Michael Bacina, an Australian digital assets lawyer told Cointelegraph that the investigation could see a far-reaching impact on crypto exchanges and the token projects involved.
An investigation reportedly launched by the Securities and Exchange Commission (SEC) into Coinbase’s alleged trading of unregistered securities could have a “serious and chilling effect” on crypto exchanges and token projects, according to a legal expert.
Michael Bacina, an Australian digital assets lawyer with Piper Alderman told Cointelegraph that the impact on exchanges and projects may occur whether or not the tokens are ultimately found to be securities.
“Given many of the tokens the SEC has called securities in their insider trading prosecution are listed and trading on Coinbase and other exchanges, this investigation could have serious and chilling effect for both those exchanges and the token projects, whether or not an ultimate finding is the tokens are or are not securities.”
A Bloomberg report on Monday quoted sources saying the crypto exchange is facing an SEC probe into whether it improperly allowed U.S. investors to trade assets that should have been registered as securities.
The report cited three people “familiar with the matter” as saying that the probe is being conducted by the Securities and Exchange enforcement unit. It is separate from its investigation into an alleged insider trading scheme.
Bacina noted that Coinbase “could face very substantial fines” or potentially be required to register as an exchange in the U.S. as a result of the investigation.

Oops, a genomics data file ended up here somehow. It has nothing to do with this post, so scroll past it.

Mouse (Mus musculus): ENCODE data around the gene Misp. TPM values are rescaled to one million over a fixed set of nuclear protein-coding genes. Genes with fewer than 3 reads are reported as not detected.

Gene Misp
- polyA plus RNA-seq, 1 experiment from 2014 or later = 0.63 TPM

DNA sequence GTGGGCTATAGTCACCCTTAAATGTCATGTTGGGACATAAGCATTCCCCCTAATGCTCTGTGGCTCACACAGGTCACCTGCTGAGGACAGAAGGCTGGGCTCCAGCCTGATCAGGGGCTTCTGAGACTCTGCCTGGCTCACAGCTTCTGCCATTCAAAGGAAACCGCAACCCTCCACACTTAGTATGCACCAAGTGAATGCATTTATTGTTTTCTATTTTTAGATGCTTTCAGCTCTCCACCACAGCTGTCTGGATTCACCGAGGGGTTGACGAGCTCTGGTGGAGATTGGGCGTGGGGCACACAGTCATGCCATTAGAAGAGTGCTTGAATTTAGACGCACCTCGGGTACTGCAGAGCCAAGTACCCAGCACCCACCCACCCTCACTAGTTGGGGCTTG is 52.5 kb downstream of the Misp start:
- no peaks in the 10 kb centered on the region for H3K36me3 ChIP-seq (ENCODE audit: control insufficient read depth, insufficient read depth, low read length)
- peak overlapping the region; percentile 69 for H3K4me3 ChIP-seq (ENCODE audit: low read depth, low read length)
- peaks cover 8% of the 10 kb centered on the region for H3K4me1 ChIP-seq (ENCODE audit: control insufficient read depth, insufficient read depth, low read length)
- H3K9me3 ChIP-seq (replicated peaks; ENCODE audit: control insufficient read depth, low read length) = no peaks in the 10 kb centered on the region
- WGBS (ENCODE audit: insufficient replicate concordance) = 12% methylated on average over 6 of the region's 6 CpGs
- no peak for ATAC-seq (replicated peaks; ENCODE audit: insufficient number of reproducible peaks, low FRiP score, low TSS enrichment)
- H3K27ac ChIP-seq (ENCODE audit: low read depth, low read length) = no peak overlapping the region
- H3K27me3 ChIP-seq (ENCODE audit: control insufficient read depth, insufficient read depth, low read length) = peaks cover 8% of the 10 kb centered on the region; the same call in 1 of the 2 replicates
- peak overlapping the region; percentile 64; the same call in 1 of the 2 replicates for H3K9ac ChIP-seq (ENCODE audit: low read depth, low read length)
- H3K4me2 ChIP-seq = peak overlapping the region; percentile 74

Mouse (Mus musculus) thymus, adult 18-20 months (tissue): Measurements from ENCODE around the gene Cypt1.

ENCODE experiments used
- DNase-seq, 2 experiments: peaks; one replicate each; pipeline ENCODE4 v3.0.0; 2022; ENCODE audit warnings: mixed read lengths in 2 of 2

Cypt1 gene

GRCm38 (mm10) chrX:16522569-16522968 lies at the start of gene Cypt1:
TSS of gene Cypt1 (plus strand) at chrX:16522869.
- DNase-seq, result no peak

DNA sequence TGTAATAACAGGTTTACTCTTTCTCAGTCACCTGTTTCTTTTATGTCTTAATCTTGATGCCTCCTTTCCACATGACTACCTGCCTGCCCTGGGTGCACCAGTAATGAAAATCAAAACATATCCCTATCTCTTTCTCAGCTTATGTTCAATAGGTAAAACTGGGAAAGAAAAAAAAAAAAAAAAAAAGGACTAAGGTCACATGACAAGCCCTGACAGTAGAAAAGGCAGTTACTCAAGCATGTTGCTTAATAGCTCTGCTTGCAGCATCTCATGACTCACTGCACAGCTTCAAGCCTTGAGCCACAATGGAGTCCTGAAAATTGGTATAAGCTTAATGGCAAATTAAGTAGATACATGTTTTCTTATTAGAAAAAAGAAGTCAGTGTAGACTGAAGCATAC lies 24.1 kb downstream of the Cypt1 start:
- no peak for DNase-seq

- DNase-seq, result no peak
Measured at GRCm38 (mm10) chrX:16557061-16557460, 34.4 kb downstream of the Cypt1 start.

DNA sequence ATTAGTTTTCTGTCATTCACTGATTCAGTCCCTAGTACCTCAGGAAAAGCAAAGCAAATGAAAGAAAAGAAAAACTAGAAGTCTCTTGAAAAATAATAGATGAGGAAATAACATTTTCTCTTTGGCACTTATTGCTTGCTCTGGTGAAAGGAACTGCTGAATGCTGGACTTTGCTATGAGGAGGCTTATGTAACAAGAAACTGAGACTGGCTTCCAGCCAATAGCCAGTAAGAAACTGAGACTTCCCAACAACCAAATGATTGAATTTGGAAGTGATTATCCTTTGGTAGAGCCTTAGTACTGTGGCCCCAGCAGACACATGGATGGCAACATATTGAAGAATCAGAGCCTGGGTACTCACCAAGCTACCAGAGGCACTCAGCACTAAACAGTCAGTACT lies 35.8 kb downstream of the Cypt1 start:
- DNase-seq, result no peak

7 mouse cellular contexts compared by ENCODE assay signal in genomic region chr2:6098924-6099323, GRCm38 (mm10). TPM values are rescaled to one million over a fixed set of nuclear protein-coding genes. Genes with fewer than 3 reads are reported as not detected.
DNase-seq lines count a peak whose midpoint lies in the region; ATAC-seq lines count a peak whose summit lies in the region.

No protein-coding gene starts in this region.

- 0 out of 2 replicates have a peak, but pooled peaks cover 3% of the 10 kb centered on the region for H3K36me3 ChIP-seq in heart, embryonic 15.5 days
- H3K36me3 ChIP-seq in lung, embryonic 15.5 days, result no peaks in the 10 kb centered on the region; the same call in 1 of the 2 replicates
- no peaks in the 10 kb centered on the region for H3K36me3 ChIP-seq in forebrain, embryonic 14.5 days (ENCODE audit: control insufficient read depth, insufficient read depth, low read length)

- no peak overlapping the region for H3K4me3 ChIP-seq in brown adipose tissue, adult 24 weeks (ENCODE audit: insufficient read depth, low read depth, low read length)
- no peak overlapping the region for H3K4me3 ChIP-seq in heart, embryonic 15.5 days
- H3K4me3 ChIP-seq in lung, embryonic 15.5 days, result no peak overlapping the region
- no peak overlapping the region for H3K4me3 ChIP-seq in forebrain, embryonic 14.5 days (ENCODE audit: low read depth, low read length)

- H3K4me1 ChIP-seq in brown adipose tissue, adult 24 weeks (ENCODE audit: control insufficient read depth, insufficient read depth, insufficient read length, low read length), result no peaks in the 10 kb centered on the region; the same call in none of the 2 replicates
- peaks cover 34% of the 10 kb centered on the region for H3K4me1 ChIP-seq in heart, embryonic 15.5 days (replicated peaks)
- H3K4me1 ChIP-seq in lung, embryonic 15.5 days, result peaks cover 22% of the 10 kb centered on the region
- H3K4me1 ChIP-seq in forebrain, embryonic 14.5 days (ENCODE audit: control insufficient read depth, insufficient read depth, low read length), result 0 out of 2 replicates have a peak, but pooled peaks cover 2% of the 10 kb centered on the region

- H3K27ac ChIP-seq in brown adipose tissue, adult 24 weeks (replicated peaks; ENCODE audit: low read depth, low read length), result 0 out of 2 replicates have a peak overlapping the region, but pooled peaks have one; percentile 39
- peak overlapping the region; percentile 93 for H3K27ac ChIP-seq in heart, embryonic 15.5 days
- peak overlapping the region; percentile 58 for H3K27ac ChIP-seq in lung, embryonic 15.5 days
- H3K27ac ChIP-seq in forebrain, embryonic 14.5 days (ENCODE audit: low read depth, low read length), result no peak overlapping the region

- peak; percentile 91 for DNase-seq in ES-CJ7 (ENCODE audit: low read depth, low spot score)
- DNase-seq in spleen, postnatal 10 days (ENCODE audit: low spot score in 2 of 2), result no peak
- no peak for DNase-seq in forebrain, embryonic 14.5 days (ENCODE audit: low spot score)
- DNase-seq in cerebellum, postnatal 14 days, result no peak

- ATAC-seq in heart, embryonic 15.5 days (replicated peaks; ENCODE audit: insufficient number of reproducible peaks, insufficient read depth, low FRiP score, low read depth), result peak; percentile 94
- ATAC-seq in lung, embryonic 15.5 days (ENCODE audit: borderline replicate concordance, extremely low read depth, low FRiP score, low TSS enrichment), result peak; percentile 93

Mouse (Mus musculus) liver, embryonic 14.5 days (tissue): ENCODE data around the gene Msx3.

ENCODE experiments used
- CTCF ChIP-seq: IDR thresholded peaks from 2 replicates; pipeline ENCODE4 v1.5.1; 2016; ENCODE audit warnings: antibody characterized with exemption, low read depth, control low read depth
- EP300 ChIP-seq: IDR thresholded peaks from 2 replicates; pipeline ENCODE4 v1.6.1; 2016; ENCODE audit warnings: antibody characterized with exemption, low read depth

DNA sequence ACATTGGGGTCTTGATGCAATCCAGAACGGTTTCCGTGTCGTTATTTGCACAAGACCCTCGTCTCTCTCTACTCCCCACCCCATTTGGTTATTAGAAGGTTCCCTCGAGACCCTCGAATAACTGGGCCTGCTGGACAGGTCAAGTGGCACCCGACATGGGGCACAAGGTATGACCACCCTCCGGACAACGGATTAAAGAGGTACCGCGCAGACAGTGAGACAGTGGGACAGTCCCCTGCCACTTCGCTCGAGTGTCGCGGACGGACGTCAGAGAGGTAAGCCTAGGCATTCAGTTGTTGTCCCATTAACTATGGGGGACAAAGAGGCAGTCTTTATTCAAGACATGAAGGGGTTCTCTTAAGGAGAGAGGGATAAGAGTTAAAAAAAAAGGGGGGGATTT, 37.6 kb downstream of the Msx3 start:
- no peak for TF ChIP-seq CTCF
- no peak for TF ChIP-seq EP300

However, he also noted that “given they have rightly identified key compliance incompatibilities between blockchain systems and existing U.S. market regulations, it may be difficult, if not impossible, for their current business model to exist as a licensed and registered exchange.”
“This action by the SEC wouldn’t seem aligned with encouraging pro-active industry engagement; Coinbase has a history of good faith engagement on regulatory matters and has indicated the SEC has reviewed their token listing criteria.”
Bacina noted that fit-for-purpose regulations require industry consultation, transparency and due regard to policy considerations.
“The best way to foster the innovation blockchain and crypto can bring is with a transparent engagement between regulators and the industry, and clear guidance being issued," he added.
“A CFTC Commissioner has rightly called this ‘regulation by enforcement’ and it’s not an ideal way to provide guidance or clarity to a rapidly growing and developing industry,” he said.
Meanwhile, Coinbase has continued to deny it had listed any securities.
Paul Grewal, chief legal officer of Coinbase reiterated on July 25 to his Twitter followers that he is “confident” in the platform’s “rigorous diligence process” which keeps securities off its platform.
I’m happy to say it again and again: we are confident that our rigorous diligence process—a process the SEC has already reviewed—keeps securities off our platform, and we look forward to engaging with the SEC on the matter. A refresher: https://t.co/SaacvrZEiU— paulgrewal.eth (@iampaulgrewal) July 26, 2022
He also reshared a blog post he authored titled “Coinbase does not list securities. End of Story," which was first published on July 22.
News of the investigation on Monday coincided with a fall in Coinbase Global Inc's share price, which tumbled 21% overnight, according to data from NASDAQ.
On Tuesday, the crypto exchange saw a massive amount of shares dumped by Cathie Wood's investment firm Ark Investment Management — which sold more than 1.4 million Coinbase (COIN) shares, amounting to just over $75 million based on Tuesday's closing price.